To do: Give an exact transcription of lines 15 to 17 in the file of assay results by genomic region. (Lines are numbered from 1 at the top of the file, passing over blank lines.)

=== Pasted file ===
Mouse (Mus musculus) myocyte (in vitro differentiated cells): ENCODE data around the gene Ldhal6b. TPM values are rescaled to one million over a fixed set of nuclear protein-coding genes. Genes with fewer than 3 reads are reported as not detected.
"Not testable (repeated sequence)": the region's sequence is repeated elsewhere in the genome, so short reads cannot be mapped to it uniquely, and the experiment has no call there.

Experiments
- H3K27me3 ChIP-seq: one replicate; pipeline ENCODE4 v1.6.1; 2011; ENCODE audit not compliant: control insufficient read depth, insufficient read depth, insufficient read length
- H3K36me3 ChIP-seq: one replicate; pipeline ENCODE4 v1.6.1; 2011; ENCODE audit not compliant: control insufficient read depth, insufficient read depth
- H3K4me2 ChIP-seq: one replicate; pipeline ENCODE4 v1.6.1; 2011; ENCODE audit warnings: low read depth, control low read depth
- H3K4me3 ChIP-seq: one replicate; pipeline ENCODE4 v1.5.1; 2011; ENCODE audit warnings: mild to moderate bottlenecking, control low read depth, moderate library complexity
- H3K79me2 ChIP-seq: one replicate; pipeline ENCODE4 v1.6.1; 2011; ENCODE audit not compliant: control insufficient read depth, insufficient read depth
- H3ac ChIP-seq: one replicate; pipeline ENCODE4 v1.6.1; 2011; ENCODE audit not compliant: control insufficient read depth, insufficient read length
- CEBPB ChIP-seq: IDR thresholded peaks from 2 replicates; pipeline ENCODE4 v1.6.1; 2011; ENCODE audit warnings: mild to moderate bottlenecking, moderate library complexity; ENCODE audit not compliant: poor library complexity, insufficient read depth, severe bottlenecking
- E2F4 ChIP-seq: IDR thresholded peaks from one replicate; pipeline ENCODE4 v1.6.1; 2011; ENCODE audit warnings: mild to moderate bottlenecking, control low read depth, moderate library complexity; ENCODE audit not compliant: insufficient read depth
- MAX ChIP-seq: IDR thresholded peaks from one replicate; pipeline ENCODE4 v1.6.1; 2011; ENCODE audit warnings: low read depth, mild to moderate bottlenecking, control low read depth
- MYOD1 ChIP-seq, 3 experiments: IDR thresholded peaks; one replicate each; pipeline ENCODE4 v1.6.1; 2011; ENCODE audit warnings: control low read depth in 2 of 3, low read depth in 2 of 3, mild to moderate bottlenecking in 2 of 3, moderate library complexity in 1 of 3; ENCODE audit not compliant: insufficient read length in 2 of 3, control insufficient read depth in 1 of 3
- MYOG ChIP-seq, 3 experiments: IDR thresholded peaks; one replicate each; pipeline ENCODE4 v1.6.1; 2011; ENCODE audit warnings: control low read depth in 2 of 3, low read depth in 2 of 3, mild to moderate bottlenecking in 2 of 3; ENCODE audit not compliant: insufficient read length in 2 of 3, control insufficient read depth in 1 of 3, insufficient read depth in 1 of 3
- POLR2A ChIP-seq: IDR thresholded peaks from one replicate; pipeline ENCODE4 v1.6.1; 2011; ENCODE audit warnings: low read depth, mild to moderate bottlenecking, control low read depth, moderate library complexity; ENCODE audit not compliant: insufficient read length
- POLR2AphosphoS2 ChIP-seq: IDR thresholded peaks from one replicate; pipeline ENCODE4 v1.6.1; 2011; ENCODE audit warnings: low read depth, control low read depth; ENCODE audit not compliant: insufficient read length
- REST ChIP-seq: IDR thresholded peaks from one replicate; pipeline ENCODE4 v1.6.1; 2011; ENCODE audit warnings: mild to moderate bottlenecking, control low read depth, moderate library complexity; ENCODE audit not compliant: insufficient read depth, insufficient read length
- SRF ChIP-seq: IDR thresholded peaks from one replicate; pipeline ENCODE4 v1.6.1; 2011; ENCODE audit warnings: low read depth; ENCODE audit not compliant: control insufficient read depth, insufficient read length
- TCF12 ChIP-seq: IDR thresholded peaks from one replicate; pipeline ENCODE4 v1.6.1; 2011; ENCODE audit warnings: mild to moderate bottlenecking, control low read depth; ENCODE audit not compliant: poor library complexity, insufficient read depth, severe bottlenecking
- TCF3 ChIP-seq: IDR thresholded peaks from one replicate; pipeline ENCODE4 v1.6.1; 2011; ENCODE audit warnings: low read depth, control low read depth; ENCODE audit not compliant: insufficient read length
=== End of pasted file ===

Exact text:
- POLR2A ChIP-seq: IDR thresholded peaks from one replicate; pipeline ENCODE4 v1.6.1; 2011; ENCODE audit warnings: low read depth, mild to moderate bottlenecking, control low read depth, moderate library complexity; ENCODE audit not compliant: insufficient read length
- POLR2AphosphoS2 ChIP-seq: IDR thresholded peaks from one replicate; pipeline ENCODE4 v1.6.1; 2011; ENCODE audit warnings: low read depth, control low read depth; ENCODE audit not compliant: insufficient read length
- REST ChIP-seq: IDR thresholded peaks from one replicate; pipeline ENCODE4 v1.6.1; 2011; ENCODE audit warnings: mild to moderate bottlenecking, control low read depth, moderate library complexity; ENCODE audit not compliant: insufficient read depth, insufficient read length